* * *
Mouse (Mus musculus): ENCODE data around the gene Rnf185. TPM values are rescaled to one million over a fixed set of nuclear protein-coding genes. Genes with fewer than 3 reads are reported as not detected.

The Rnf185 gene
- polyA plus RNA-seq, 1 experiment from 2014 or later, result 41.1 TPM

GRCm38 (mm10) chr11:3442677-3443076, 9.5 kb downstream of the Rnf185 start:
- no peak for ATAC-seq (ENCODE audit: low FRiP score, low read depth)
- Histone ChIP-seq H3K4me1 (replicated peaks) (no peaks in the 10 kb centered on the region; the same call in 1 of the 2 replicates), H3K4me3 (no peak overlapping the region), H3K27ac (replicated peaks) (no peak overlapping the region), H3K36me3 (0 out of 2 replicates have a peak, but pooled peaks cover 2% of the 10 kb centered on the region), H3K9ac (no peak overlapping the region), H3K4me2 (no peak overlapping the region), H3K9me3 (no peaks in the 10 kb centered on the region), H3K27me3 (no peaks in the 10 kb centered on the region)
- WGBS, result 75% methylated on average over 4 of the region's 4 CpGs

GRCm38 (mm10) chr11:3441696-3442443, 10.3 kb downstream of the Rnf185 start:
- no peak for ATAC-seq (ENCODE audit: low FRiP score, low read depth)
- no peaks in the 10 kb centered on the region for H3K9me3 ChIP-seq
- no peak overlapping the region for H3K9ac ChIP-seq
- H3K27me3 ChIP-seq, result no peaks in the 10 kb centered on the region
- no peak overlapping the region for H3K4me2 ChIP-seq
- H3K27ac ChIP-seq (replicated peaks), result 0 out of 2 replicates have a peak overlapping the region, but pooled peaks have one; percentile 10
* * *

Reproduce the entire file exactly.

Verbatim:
Mouse (Mus musculus): ENCODE data around the gene Rnf185. TPM values are rescaled to one million over a fixed set of nuclear protein-coding genes. Genes with fewer than 3 reads are reported as not detected.

The Rnf185 gene
- polyA plus RNA-seq, 1 experiment from 2014 or later, result 41.1 TPM

GRCm38 (mm10) chr11:3442677-3443076, 9.5 kb downstream of the Rnf185 start:
- no peak for ATAC-seq (ENCODE audit: low FRiP score, low read depth)
- Histone ChIP-seq H3K4me1 (replicated peaks) (no peaks in the 10 kb centered on the region; the same call in 1 of the 2 replicates), H3K4me3 (no peak overlapping the region), H3K27ac (replicated peaks) (no peak overlapping the region), H3K36me3 (0 out of 2 replicates have a peak, but pooled peaks cover 2% of the 10 kb centered on the region), H3K9ac (no peak overlapping the region), H3K4me2 (no peak overlapping the region), H3K9me3 (no peaks in the 10 kb centered on the region), H3K27me3 (no peaks in the 10 kb centered on the region)
- WGBS, result 75% methylated on average over 4 of the region's 4 CpGs

GRCm38 (mm10) chr11:3441696-3442443, 10.3 kb downstream of the Rnf185 start:
- no peak for ATAC-seq (ENCODE audit: low FRiP score, low read depth)
- no peaks in the 10 kb centered on the region for H3K9me3 ChIP-seq
- no peak overlapping the region for H3K9ac ChIP-seq
- H3K27me3 ChIP-seq, result no peaks in the 10 kb centered on the region
- no peak overlapping the region for H3K4me2 ChIP-seq
- H3K27ac ChIP-seq (replicated peaks), result 0 out of 2 replicates have a peak overlapping the region, but pooled peaks have one; percentile 10